If you want to ensure your peppers survive through the cold months of the year to give yourself a head start in the spring, you need to overwinter them. Peppers will do best overwintering indoors, so it's necessary to gently repot them to reduce transplant shock. Clean out a pot, uproot your plant, completely prune back the leaves, remove the soil from the root ball, and place the plant in fresh soil. Once you're done, put the pot near a window and keep the temperature around 60 degrees Fahrenheit. Your plant might look like a dead stick, but it will flourish again once the temperatures warm back up.

4. Rex begonias (Begonia rex-cultorum)

Rex begonias are a popular choice both for outdoor and indoor plants thanks to their distinctive and colorful leaves. With a plant this beautiful, it's no surprise that many people will put in some extra work to ensure it survives the chilly months of the year. Luckily, overwintering rex begonias is as simple as bringing them indoors as houseplants once temperatures cool down. Keep them in a more humid and shady spot in the house or place them over a tray of gravel so enough moisture can evaporate. They thrive as houseplants, so you shouldn't notice any issues even in the dead of winter.

5. Boston ferns (Nephrolepis exaltata)

Boston ferns can do well as houseplants if exposed to enough humidity and indirect sunlight. If you're not willing to create that environment in your home, you'll have to let them go dormant in a garage, shed, or greenhouse. To get them ready for overwintering, prune back the leaves, decrease your watering schedule to once a month, and don't fertilize the soil. Once temperatures get warmer, gradually increase the water supply, fertilize the plant, and slowly transition it back outdoors. Once it's acclimated, you should notice that the fern will begin sprouting new leaves.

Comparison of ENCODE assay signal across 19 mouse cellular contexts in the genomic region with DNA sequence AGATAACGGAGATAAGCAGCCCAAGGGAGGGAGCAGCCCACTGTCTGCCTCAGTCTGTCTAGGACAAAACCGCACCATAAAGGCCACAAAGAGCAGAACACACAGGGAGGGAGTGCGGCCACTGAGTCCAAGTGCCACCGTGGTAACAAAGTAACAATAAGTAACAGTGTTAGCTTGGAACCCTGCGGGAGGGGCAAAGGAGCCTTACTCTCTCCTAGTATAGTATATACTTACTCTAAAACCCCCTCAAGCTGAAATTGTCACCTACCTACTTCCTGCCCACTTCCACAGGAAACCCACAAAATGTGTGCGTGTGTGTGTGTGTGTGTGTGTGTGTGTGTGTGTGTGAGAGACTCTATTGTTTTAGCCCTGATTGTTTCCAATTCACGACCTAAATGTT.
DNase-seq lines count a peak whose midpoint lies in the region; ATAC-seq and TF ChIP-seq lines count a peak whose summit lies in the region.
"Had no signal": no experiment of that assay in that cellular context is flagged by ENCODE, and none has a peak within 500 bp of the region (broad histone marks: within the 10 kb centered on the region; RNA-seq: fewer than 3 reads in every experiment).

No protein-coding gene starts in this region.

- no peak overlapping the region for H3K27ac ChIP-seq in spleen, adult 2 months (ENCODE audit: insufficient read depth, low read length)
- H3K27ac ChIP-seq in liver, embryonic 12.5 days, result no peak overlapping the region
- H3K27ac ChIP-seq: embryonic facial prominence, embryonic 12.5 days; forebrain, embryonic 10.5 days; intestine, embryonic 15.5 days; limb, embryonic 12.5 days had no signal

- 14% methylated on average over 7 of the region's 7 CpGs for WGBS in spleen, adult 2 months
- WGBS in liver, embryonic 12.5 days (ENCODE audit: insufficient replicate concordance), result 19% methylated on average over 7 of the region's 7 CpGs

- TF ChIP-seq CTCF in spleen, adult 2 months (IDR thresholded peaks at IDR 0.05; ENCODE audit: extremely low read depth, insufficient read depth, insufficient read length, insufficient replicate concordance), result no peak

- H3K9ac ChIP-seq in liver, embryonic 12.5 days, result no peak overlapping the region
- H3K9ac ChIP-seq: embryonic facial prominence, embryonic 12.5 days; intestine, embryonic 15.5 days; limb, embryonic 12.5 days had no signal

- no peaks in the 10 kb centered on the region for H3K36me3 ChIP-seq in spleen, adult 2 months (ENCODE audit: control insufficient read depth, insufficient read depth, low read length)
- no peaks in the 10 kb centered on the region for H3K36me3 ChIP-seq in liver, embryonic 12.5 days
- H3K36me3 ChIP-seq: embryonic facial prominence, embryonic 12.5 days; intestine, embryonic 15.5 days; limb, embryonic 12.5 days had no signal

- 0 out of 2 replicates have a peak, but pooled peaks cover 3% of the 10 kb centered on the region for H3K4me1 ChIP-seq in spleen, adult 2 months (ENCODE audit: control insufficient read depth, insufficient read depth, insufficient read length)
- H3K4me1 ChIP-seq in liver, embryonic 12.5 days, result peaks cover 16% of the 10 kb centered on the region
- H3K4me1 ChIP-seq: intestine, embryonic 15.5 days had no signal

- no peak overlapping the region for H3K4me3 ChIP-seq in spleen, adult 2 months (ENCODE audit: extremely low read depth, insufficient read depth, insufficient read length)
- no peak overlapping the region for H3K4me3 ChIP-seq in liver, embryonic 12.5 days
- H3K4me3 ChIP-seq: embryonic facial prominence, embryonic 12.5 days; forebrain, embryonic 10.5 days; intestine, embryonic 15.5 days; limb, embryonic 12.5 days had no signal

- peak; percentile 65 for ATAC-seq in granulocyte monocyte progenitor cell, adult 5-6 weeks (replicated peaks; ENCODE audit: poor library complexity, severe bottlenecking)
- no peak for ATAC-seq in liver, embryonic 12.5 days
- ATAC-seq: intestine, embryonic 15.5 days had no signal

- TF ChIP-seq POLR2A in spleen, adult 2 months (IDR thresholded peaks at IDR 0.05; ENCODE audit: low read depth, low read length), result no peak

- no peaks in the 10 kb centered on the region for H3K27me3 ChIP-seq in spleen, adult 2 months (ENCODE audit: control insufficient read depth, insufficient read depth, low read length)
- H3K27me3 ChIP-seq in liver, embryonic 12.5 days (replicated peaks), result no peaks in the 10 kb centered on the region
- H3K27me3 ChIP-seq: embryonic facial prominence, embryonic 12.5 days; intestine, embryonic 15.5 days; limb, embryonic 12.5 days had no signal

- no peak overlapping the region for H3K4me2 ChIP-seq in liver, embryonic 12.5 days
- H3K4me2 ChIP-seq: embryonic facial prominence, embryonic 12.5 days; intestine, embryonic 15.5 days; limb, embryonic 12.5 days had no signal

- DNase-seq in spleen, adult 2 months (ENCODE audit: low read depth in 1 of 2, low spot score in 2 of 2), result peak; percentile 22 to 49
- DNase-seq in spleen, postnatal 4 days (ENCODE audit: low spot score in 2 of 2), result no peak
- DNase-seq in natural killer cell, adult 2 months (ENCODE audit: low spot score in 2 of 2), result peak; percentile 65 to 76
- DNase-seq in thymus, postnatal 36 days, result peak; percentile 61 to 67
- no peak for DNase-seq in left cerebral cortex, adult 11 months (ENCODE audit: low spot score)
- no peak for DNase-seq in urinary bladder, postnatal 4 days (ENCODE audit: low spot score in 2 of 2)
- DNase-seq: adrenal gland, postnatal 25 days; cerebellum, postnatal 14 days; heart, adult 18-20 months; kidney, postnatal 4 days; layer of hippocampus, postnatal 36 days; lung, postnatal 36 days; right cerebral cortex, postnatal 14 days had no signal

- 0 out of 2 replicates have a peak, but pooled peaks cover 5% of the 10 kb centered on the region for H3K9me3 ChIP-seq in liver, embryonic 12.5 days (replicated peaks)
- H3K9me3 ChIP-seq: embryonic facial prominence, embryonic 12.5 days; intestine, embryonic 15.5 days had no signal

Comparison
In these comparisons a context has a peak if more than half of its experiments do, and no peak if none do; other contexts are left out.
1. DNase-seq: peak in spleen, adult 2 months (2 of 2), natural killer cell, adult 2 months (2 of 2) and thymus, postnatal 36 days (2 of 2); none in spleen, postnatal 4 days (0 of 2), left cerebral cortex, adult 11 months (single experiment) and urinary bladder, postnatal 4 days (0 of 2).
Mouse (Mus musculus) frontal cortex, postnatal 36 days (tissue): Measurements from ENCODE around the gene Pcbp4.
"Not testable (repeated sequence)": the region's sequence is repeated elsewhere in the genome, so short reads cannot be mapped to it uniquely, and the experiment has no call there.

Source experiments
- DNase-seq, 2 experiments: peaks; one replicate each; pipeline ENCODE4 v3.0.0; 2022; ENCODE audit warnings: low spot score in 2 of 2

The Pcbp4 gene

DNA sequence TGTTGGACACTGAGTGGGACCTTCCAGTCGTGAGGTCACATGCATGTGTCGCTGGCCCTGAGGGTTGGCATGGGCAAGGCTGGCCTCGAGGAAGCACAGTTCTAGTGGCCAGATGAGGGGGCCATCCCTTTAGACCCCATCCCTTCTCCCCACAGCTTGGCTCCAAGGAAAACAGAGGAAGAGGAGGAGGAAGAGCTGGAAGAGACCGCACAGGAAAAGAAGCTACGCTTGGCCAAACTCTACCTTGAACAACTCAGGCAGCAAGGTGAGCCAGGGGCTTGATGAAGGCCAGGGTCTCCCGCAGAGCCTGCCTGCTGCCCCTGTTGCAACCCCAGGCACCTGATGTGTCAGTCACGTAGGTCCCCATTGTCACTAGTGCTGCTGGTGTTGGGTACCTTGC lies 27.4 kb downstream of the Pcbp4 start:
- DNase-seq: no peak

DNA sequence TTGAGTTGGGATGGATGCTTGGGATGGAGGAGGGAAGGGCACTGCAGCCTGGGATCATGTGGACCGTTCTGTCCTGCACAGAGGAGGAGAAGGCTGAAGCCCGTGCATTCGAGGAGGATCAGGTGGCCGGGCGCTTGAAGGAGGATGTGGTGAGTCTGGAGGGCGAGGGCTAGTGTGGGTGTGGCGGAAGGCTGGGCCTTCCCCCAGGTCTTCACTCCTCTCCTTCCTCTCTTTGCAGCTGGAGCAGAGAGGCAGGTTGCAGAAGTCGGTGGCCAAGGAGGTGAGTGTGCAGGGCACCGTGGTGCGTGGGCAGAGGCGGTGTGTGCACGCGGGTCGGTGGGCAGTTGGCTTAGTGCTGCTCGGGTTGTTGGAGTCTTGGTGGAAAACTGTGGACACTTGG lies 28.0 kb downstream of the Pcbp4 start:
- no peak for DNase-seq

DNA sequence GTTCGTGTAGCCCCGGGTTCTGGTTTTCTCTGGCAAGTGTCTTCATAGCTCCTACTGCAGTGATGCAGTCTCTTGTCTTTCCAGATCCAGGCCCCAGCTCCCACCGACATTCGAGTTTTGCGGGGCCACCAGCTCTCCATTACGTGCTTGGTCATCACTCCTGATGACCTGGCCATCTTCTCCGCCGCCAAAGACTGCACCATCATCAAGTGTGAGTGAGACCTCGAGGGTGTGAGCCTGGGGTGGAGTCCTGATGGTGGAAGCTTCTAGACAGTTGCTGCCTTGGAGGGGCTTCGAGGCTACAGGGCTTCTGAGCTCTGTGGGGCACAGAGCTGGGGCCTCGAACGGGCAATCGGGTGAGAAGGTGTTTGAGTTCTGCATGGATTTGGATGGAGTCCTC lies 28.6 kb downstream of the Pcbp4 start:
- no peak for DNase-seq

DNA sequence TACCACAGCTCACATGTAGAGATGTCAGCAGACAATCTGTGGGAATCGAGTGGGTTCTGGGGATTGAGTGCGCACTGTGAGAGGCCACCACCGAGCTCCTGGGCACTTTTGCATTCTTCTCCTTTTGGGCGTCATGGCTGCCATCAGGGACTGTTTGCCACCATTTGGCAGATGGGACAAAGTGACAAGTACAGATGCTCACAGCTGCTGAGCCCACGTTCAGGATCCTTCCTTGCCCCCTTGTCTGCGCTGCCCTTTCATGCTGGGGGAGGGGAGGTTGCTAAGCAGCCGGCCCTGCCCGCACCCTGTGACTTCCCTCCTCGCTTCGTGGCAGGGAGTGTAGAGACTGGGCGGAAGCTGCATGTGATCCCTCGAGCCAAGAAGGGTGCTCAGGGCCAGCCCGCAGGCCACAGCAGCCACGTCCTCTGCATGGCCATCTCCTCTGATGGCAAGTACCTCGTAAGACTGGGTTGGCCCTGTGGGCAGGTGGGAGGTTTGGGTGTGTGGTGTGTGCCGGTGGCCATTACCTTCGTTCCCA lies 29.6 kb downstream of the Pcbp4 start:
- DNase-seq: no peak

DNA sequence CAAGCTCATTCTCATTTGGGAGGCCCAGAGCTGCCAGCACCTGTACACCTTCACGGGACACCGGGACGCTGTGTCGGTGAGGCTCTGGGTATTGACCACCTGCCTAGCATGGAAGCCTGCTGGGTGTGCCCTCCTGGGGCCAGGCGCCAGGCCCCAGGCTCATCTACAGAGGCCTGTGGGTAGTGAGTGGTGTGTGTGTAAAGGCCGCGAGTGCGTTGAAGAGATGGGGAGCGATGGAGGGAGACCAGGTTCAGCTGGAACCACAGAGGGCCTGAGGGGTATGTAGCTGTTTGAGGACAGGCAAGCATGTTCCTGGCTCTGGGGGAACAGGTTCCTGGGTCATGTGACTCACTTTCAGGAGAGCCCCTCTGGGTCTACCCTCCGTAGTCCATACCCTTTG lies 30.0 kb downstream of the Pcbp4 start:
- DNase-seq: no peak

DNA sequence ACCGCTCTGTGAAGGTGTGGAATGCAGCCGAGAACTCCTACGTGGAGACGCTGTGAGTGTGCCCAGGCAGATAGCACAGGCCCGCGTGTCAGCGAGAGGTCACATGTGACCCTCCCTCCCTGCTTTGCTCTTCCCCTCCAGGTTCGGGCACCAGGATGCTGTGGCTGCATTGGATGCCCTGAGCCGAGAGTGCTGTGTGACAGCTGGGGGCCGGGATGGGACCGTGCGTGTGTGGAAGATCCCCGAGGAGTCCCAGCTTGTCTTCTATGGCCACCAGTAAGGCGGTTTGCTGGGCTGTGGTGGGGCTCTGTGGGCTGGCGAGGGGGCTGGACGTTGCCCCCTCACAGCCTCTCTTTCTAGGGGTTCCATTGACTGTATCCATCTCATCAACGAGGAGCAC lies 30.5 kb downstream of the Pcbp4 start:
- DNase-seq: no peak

6. Coleus (Solenostemon scutellarioides)

If you intend to overwinter your coleus, the easiest way to ensure you're left with healthy plants in the spring is to cultivate cuttings. Once you start to feel a chill in the air, cut a few inches off of the tip of your healthy plant and remove the bottom few leaves from the clippings. Dip the cut edge in rooting hormone to encourage growth. Then, after you notice roots, plant the cuttings in individual pots. Keep them in a sunny area indoors to protect them from the frost, and you should be ready to plant them once spring rolls around.

7. Hibiscus (Hibiscus rosa-sinensis)

Hibiscus flowers are immediately recognizable as a tropical plant, so it's no surprise that they likely won't survive several months of cold, wintry conditions. If possible, it's best to overwinter your hibiscus plants indoors and treat them as houseplants. They will thrive in warm, humid conditions with plenty of light, so somewhere like a bathroom with a window is your best bet if you're not willing to create these conditions artificially. If you're lucky enough to have cultivated hardy hibiscus, however, these plants can survive temperatures as low as -20 degrees Fahrenheit and don't need much help to make it through the cold months.